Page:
By Michael Zaccagni
Vindolanda is indeed in the middle of nowhere. It’s adjacent to the tiny village of Bardon Mill in rural Northumberland, about ten or fifteen minutes away by car. Evenings in the Hedley Centre really reinforce that sense of solitude, with the knowledge that all the employees at the museum have gone home for the night, and that you and your peers are the only people in the complex. There’s a nice sense of freedom here, but the pitch black nights certainly discourage wandering about.
Vindolanda is situated in the middle of a hilly rural landscape. The ruins themselves are on a steep rise, overlooking the lands that surround it, all the way out to the large hills and small mountains that dominate the horizon. It’s a good vantage point, and one can easily imagine the strategic value that the fort had to the Romans. To the north, one can see what remains of Hadrian’s Wall, the once mighty frontier of Roman power in Britain. Now, its remains blend in with the rest of the stone walls that separate plots of farmland from one another.
Work at the dig site follows a strict schedule: Work starts at 9:30, and goes for two hours before lunch, which itself lasts about an hour. Then an hour and a half more of work time before thirty minutes of tea time. Work ends at 4:00, and we head back to the Hedley Centre for dinner, an evening of relaxation, and a good night’s sleep. In the trenches, we rarely ask what time it is. Instead it’s “How long until lunch?” or “Is it almost tea time?” These breaks are sacred to both worker and foreman alike. As soon as the time comes, we’re told to finish off what we’re doing and stow the tools under a wheelbarrow in case of rain. Many friendly reminders to do so will follow if one takes too long.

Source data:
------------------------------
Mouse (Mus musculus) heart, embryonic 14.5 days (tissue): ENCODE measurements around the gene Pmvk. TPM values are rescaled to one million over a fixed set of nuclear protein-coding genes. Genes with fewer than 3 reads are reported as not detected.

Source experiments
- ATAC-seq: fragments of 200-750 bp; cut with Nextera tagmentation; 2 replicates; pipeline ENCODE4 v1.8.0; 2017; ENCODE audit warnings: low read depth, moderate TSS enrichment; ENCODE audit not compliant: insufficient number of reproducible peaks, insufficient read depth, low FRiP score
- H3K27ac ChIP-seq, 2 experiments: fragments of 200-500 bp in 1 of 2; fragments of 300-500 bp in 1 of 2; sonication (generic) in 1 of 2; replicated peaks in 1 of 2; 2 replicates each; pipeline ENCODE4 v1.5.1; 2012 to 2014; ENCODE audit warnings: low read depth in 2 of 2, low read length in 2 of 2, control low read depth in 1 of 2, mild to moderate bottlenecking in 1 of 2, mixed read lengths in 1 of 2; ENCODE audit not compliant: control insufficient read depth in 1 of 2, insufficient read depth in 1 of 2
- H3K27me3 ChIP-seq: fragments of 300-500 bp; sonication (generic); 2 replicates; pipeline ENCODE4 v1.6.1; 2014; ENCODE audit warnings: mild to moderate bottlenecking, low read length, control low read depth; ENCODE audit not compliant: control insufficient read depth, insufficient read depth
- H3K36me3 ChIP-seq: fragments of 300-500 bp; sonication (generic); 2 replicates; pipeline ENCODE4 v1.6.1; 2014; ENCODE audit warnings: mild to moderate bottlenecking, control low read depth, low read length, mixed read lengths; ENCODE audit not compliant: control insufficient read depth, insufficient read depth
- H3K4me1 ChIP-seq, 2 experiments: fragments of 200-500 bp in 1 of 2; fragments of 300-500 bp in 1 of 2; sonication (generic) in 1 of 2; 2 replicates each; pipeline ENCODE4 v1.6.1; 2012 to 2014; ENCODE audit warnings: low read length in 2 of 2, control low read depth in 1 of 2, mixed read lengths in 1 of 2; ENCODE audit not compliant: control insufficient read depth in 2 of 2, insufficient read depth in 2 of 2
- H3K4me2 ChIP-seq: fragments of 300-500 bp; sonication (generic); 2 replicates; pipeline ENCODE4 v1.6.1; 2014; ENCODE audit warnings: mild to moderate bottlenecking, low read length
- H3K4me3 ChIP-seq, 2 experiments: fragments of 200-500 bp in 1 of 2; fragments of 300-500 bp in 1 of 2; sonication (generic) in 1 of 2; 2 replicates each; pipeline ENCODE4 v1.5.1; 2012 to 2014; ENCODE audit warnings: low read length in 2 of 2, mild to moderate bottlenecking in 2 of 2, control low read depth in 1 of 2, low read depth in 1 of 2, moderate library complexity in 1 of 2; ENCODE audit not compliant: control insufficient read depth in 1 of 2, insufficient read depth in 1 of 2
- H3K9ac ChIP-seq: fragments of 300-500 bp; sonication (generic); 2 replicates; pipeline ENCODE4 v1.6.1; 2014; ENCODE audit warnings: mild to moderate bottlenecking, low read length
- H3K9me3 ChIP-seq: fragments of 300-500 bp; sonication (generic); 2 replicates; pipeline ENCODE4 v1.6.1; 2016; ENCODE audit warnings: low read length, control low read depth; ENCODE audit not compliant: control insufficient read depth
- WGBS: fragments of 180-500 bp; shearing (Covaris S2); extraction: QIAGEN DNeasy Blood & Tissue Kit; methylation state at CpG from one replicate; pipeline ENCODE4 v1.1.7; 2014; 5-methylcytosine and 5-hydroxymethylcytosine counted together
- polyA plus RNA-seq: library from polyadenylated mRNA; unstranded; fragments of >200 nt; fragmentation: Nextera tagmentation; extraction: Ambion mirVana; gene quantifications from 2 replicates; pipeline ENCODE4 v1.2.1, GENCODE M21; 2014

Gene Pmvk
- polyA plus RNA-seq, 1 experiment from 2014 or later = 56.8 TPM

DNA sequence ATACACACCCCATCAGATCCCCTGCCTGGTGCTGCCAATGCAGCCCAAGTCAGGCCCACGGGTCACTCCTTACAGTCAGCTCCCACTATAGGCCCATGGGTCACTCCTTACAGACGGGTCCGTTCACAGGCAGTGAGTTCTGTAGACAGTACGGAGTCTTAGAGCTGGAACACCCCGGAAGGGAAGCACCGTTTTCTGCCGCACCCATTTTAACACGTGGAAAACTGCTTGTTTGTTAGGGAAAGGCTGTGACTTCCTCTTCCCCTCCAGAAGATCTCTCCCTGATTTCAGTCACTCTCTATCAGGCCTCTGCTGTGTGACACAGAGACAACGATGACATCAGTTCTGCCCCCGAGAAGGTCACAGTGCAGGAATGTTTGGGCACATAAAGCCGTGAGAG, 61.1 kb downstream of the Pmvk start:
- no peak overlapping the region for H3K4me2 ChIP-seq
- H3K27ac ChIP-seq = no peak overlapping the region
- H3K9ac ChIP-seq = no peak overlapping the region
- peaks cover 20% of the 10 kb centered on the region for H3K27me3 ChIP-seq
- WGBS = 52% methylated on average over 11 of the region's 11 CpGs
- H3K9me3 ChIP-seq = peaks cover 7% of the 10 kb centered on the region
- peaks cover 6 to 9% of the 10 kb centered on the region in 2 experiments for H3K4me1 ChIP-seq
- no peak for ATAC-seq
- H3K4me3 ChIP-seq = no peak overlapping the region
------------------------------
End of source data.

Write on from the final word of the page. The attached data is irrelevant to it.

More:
The work itself is hard, but rewarding. You’re set to a task and you work until that task is completed or until you’re reassigned. Oftentimes, the work will be to take a set plot of ground and dig down evenly to the next layer. Other times, it’ll be to remove a feature, like a stone causeway, in the case of some of our group. The unstated goal is always to work down to the fabled anaerobic layer: a strata of dark, gassy-smelling mud which forms an airtight seal around artifacts, preserving them for millennia. This is where the most important artifacts come from. The leather shoes, golden-hued bronze, and most importantly, the fragile wooden writing tablets that carry the words of the Romans themselves. Such finds are rare, but they do happen. This past Friday for example, we stumbled upon a heart shaped piece of leather covered in decorated stitching right before we dumped the last barrow before tea. More often though, finds will include pottery sherds and slivers of bone. Though much more humble than a bronze coin or a leather sandal, there’s a certain satisfaction when you brush the dirt off a tiny, burnished piece of red samian ware. Those with the mind of a historian will get a sense of exhilaration with the knowledge that the last person to hold that pottery sherd was a Roman who lived a thousand years ago, in a world that would seem alien to our modern eyes.